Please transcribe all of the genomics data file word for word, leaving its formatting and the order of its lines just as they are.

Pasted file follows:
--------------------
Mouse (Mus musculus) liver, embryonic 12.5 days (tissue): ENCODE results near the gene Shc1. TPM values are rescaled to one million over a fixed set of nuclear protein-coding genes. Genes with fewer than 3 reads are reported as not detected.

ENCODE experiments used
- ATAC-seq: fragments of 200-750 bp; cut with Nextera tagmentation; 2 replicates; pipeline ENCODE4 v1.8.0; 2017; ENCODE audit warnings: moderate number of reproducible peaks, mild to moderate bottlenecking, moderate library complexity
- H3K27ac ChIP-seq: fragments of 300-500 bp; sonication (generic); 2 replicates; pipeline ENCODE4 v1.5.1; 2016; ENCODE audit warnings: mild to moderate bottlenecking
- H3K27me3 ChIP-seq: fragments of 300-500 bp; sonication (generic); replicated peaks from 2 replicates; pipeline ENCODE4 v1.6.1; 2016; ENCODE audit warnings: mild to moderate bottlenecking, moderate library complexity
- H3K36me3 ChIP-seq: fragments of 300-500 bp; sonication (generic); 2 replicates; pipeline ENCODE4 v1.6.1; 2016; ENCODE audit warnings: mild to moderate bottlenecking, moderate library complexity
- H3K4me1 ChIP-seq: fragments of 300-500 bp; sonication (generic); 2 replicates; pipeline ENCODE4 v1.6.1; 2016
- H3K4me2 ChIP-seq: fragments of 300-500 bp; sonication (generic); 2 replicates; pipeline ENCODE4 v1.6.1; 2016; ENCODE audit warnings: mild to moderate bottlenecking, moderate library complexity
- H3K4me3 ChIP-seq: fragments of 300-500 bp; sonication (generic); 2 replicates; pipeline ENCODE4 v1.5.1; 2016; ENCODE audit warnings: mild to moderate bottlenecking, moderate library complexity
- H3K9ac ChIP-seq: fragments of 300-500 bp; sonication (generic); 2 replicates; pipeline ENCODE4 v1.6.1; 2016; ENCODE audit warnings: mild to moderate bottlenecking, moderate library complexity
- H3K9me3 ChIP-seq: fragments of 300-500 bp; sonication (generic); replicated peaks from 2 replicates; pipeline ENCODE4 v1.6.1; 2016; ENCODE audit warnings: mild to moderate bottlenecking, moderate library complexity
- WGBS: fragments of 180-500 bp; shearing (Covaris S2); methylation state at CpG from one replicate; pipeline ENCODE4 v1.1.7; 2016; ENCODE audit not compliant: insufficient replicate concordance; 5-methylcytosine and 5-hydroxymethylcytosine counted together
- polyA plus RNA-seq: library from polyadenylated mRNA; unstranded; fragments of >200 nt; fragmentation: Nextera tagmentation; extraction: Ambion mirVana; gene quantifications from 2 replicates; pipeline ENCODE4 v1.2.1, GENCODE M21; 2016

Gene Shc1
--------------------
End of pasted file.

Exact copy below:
Mouse (Mus musculus) liver, embryonic 12.5 days (tissue): ENCODE results near the gene Shc1. TPM values are rescaled to one million over a fixed set of nuclear protein-coding genes. Genes with fewer than 3 reads are reported as not detected.

ENCODE experiments used
- ATAC-seq: fragments of 200-750 bp; cut with Nextera tagmentation; 2 replicates; pipeline ENCODE4 v1.8.0; 2017; ENCODE audit warnings: moderate number of reproducible peaks, mild to moderate bottlenecking, moderate library complexity
- H3K27ac ChIP-seq: fragments of 300-500 bp; sonication (generic); 2 replicates; pipeline ENCODE4 v1.5.1; 2016; ENCODE audit warnings: mild to moderate bottlenecking
- H3K27me3 ChIP-seq: fragments of 300-500 bp; sonication (generic); replicated peaks from 2 replicates; pipeline ENCODE4 v1.6.1; 2016; ENCODE audit warnings: mild to moderate bottlenecking, moderate library complexity
- H3K36me3 ChIP-seq: fragments of 300-500 bp; sonication (generic); 2 replicates; pipeline ENCODE4 v1.6.1; 2016; ENCODE audit warnings: mild to moderate bottlenecking, moderate library complexity
- H3K4me1 ChIP-seq: fragments of 300-500 bp; sonication (generic); 2 replicates; pipeline ENCODE4 v1.6.1; 2016
- H3K4me2 ChIP-seq: fragments of 300-500 bp; sonication (generic); 2 replicates; pipeline ENCODE4 v1.6.1; 2016; ENCODE audit warnings: mild to moderate bottlenecking, moderate library complexity
- H3K4me3 ChIP-seq: fragments of 300-500 bp; sonication (generic); 2 replicates; pipeline ENCODE4 v1.5.1; 2016; ENCODE audit warnings: mild to moderate bottlenecking, moderate library complexity
- H3K9ac ChIP-seq: fragments of 300-500 bp; sonication (generic); 2 replicates; pipeline ENCODE4 v1.6.1; 2016; ENCODE audit warnings: mild to moderate bottlenecking, moderate library complexity
- H3K9me3 ChIP-seq: fragments of 300-500 bp; sonication (generic); replicated peaks from 2 replicates; pipeline ENCODE4 v1.6.1; 2016; ENCODE audit warnings: mild to moderate bottlenecking, moderate library complexity
- WGBS: fragments of 180-500 bp; shearing (Covaris S2); methylation state at CpG from one replicate; pipeline ENCODE4 v1.1.7; 2016; ENCODE audit not compliant: insufficient replicate concordance; 5-methylcytosine and 5-hydroxymethylcytosine counted together
- polyA plus RNA-seq: library from polyadenylated mRNA; unstranded; fragments of >200 nt; fragmentation: Nextera tagmentation; extraction: Ambion mirVana; gene quantifications from 2 replicates; pipeline ENCODE4 v1.2.1, GENCODE M21; 2016

Gene Shc1